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Rent vs Buy in Mississippi : Real Estate Advice

  • All46
  • Local Info2
  • Home Buying24
  • Home Selling3
  • Market Conditions1

Activity 7
Thu May 21, 2015
Toy Scott answered:
Hi Amy, Do you have an email address? I can research properties, locations, prices, and forward for your review. Do you plan to be in Jacksonville in the future before you move here?
If you have not talked with a mortgage company, being preapproved makes any offer stronger. Some local loan officers I know are Bill Sharp at Sharp Mortgage, 904-997-1093,, also Ryan Salem at Trustline, 904-703-2025, rsalem; One of my customers last November made out very well with Quicken Loan and he did it all on line.
Hope to hear from you.
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Thu Feb 27, 2014
Hank Wilson answered:
This depends on your savings and what your future fixed income will be. Can you give more information?
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Mon Oct 21, 2013
Rossbeverly answered:
I feel you on that . I have a section 8 voucher also and no one wants to rent to you unless it's torn down and in the worst neighborhoods..
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Mon Mar 25, 2013
Don Tepper answered:
I don't know specifically about Southhaven, but there's both good news and bad news.

And it's the same news.

Most mobile home sellers want cash. But many buyers (like yourself) can'd do all cash. Further, while new/newer homes can often be financed, it's quite difficult to get financing on older mobile homes--say, more than 5 or 6 years old.

As a result, a lot more mobile home sellers end up offering owner financing than you'll find with regular stick-built homes. These aren't usually rent-to-own...for a few reasons. First, a lot of mobile home parks don't allow renters. A rent-to-own is considered a rental. On the other hand, if you buy it (with owner financing), then you are the owner.

If a park does allow renters, then you could do a rent-to-own. However, you'd be in a better position--more protected--buying with owner financing. And it's pretty much the same to the owner. In either case, he's not receiving most of the cash up front.

Tip: When talking to sellers, find out how much cash they really need. For example, you might find a home for $30,000, and it might be a good value at that price. While the owner certainly would prefer all cash, he/she might not need all cash. Maybe the person needs $5,000 to move to Florida and stay with a relative. Maybe the person needs $3,000 for a car repair, but plans to move in with friends. That instantly reduces the amount you have to come up with--dropping from $30,000 to perhaps $5,000.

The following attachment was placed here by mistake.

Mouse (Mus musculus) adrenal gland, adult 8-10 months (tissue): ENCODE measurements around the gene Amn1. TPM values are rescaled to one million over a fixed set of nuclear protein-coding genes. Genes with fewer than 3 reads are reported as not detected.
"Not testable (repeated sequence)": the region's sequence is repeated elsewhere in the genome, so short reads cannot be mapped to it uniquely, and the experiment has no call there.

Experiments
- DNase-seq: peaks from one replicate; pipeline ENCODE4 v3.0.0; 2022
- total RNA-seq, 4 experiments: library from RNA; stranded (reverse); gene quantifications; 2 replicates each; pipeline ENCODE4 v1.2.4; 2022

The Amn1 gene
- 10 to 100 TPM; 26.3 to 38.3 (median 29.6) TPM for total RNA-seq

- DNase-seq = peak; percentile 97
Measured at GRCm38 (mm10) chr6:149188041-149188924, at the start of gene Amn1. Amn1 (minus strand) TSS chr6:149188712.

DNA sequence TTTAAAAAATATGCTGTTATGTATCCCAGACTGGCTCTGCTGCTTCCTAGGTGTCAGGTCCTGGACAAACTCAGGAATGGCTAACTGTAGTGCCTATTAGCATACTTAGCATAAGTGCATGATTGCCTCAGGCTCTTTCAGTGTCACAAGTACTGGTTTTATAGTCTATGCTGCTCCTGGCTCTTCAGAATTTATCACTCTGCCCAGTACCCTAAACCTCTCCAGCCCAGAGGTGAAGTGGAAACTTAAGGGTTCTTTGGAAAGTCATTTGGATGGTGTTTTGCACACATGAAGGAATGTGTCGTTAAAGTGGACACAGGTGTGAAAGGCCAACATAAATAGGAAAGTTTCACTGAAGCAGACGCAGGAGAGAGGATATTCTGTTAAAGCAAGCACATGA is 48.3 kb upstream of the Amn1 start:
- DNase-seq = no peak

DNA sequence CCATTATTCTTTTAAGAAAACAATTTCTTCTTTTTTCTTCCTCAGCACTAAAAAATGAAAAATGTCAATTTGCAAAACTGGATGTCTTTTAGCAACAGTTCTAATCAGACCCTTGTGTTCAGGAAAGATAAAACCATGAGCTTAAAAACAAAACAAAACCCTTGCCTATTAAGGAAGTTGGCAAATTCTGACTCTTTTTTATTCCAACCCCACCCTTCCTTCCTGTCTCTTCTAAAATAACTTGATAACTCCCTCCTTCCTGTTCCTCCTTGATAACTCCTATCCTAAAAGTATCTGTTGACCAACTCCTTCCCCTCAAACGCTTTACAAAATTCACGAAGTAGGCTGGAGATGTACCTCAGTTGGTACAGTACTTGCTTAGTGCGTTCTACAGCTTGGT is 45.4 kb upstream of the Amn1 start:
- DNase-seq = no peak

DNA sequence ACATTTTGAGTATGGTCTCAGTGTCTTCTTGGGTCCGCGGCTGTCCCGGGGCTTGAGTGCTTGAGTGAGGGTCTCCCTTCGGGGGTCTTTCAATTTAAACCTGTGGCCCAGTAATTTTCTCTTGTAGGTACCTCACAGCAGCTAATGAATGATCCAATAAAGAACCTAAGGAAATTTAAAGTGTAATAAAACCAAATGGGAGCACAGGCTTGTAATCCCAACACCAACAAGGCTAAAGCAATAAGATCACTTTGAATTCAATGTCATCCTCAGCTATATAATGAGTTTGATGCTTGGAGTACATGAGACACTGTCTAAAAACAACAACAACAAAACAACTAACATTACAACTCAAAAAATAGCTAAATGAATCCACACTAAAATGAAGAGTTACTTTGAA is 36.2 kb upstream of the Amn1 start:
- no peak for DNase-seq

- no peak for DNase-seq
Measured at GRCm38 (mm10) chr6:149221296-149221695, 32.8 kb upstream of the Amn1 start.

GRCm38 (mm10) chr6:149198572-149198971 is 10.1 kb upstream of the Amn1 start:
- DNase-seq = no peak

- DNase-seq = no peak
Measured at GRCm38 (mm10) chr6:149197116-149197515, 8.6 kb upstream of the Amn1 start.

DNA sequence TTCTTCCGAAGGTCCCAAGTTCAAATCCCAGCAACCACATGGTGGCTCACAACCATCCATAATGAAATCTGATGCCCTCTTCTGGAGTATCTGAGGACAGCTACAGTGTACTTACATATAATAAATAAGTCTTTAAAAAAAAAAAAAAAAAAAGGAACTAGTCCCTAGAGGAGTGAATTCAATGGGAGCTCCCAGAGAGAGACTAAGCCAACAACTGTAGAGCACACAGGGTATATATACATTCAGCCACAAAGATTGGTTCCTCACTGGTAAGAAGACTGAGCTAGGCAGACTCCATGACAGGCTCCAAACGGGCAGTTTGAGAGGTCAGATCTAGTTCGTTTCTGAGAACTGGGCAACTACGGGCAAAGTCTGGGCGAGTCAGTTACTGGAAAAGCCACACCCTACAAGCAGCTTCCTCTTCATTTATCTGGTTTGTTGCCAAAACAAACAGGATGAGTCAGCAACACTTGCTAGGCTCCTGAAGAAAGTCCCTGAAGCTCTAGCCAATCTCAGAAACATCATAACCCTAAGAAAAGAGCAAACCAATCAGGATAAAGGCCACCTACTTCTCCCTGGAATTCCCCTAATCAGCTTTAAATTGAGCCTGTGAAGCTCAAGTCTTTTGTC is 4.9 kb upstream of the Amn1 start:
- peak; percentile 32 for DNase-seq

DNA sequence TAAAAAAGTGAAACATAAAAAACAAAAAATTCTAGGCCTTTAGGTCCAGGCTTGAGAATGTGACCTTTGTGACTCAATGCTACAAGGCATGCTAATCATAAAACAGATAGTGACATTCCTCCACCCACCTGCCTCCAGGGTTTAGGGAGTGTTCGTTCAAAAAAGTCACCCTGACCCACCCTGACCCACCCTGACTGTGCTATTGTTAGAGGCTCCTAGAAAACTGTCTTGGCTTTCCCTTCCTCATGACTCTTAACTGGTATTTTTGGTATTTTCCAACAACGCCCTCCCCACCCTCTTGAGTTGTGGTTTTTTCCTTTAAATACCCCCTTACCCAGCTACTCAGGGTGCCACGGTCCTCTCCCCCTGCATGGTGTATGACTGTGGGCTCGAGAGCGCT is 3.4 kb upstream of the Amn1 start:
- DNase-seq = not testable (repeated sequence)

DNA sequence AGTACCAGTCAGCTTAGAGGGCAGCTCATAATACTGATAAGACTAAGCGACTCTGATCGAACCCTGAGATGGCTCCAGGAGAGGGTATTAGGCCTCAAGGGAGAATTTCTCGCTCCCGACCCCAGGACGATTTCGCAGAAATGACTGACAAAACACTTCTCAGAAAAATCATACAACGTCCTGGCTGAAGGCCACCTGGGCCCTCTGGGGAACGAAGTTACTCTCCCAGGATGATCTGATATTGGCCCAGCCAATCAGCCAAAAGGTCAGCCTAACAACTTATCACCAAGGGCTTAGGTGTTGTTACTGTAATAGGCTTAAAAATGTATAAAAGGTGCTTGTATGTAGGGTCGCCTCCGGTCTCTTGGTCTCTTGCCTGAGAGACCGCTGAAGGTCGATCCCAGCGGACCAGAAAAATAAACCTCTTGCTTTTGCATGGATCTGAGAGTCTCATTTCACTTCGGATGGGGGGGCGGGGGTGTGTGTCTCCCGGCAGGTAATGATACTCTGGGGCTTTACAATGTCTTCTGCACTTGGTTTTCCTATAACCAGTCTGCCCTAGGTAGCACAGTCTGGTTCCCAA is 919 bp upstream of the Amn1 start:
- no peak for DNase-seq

Also, some investors can put together a deal. I've done that myself. The way it works is: The investor buys the home for all cash, often at a substantial discount. Then he sells it to you with seller financing. Example: The home is for sale at $30,000. The investor makes a cash offer of less than $30,000, which is accepted. The investor offers the home to you for $1,000 with monthly payments of $512 for 7 years. (That's 12% interest.) The investor makes the money by having bought the property for less than $30,000.

Hope that helps.
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Tue Nov 27, 2012
Annette Lawrence answered:
As Mack pointed out, and the many professionals who will respond to your question will confirm, for most entering into a lease purchase will also result in 'throwing your money away."
There are NO shortcuts to establishing a qualifying credit history. The temptation to take a credit repair/recovery short cut will also result in "throwing your money away."
Here is a great option you should consider. Contact a local lender (NOT at too big to fail) who has a historic record of investing in your community through small business loans, home loans and refinances. These are "A" and "B" graded lenders. The 'Too Big To Fails" are all "F" rated, justifiably.
Simply enter our city or zip code and make an appointment with the lender(s) that appeal to you.

Share with them your desire to purchase and your need for their guidance to get you fully qualified for a home mortgage. They will guide you through the best sequence of steps to reduce your debt, manage your budget, establish saving and create the needed down payment. There will be real discipline required. But, very quickly you will begin to see the magic of fiscal responsibility and the security that follows. It's common sense that is very uncommon.


Here it is:

Best of success to you,
Annette Lawrence, Broker/Associate
Remax Realtec Group
Palm Harbor, FL
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